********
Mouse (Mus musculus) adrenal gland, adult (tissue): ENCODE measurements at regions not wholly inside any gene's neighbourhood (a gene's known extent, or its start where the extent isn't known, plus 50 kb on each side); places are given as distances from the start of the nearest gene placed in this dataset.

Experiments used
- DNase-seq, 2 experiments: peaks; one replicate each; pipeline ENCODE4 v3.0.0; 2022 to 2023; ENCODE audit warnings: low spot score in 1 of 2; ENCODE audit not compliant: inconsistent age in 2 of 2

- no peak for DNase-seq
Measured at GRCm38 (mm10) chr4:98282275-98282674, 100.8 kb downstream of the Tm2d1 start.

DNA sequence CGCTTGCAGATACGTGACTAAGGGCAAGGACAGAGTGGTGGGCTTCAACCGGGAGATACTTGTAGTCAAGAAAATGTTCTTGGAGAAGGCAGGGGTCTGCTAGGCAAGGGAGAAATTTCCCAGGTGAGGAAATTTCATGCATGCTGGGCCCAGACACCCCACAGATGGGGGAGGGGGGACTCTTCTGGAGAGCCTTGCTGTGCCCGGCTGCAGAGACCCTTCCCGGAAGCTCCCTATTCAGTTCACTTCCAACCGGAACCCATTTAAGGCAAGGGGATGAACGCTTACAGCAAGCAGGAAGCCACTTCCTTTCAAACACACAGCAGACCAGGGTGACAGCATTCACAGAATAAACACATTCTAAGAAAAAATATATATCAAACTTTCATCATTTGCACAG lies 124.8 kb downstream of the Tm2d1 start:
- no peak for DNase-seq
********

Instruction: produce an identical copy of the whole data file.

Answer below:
Mouse (Mus musculus) adrenal gland, adult (tissue): ENCODE measurements at regions not wholly inside any gene's neighbourhood (a gene's known extent, or its start where the extent isn't known, plus 50 kb on each side); places are given as distances from the start of the nearest gene placed in this dataset.

Experiments used
- DNase-seq, 2 experiments: peaks; one replicate each; pipeline ENCODE4 v3.0.0; 2022 to 2023; ENCODE audit warnings: low spot score in 1 of 2; ENCODE audit not compliant: inconsistent age in 2 of 2

- no peak for DNase-seq
Measured at GRCm38 (mm10) chr4:98282275-98282674, 100.8 kb downstream of the Tm2d1 start.

DNA sequence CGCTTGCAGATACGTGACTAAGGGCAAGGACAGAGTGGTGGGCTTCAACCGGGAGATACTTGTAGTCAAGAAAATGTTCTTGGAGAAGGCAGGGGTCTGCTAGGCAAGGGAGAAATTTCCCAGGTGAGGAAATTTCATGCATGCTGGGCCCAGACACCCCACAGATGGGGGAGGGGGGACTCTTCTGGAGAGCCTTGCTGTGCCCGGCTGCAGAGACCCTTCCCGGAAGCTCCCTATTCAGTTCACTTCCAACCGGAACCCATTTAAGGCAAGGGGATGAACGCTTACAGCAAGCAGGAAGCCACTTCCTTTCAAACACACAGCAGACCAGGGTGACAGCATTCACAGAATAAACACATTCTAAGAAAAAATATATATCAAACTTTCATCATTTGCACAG lies 124.8 kb downstream of the Tm2d1 start:
- no peak for DNase-seq